Budget: High earners see pension tax relief fall to 20% but income tax rise to 50%

23 April 2009 / by Rachael Stiles
One of the groups to be negatively impacted by Alistair Darling's Budget yesterday will be high earning pensioners, who will see the amount of tax relief they get fall from 40 to 20 per cent.

From next April, those earning more than £150,000 will simultaneously be hit by the Chancellor's decision to increase income tax to 50 per cent for those who earn at least £150,000, dealing them a double blow when they retire.

Anyone who earns less than £150,000 a year will not be affected and it was feared that Mr Darling would abolish higher tax rate relief entirely, so the picture for pensioners could have been bleaker.

The Chancellor said that the measures in his second Budget would help to rebuild trust in the financial system, and secure Britain's economic future. "Those who have gained the most should contribute more," he said yesterday when he announced his Budget.

Those earning more than £150,000 will see their tax relief tapered from 40 per cent, down to the same 20 per cent rate as basic rate tax payers, so those on higher incomes will have to make higher contributions to their pension pots in order to receive the same level of retirement income as they would before the change.

Whereas before high earners would have been reimbursed for the 40 per cent income tax they had paid, they will now be losing out, paying 50 per cent tax on their income over £150,000 but only being reimbursed for 20 per cent, the same as low tax rate payers.

Pension providers have criticised the Chancellor's decision to penalise high earning pensioners, saying that it is a disincentive to save for retirement, especially at a time when the value of pensions has fallen and interest rates are hitting incomes from savings; but analysts also think this is a good time for people to consider non-pension investment opportunities in their retirement planning.

Tom McPhail, head of pensions research at Hargreaves Lansdown, said that "By breaking the link between income tax and pension tax relief, the government is setting a dangerous precedent for the future."

"The government seems to assume that anyone who earns over £150,000 can be lumped into the same boat as Sir Fred Goodwin," he added, "but that doesn’t make it alright to deliberately undermine their pension provision."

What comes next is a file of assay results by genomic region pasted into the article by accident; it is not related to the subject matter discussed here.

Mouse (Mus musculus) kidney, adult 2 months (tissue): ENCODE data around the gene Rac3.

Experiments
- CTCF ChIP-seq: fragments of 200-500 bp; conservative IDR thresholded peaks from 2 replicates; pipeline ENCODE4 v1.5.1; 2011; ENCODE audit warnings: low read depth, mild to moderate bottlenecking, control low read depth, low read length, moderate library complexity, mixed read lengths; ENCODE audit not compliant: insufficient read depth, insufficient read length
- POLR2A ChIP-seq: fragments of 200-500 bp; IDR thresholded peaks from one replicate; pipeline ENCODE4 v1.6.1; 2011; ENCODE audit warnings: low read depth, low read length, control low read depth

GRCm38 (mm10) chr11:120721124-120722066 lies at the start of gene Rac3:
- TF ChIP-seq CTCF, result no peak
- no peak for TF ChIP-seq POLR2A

Mr McPhail also doubts the effectiveness of the measure, noting that the move is only predicted to raise an additional £200million in revenue in the 2011/2012 tax year.

"Overwhelmingly the impact of this measure, taken in conjunction with the increase in ISAallowances, is to promote short term financial planning to the detriment of retirement provision," he said.

The over 50s will soon be able to shield more of their savings from tax when their ISA allowance increases to £10,200 from October this year.

But for lower income pensioners, there was some good news in the Budget yesterday. Pensioners learned that the basic state pension will be increased by at least 2.5 per cent next year, which will help to counteract the above-average inflation rates which they face, despite RPI going negative this week.

Retirees on low incomes also saw the Government boost their eligibility to Pension Credit. Those with savings of up to £10,000 are now eligible, whereas before the savings threshold was £6,000, which the Chancellor expects to give 500,000 pensioners an additional £4 a week.

Grandparents of working age who care for their grandchildren will receive National Insurance Contribution years, which will increase their state pension, and the winter fuel allowance, which was increased last year, will also be maintained for winter 2009, the Chancellor said, which is worth £250 to those aged 60 plus, or £400 to those aged 80 or over.

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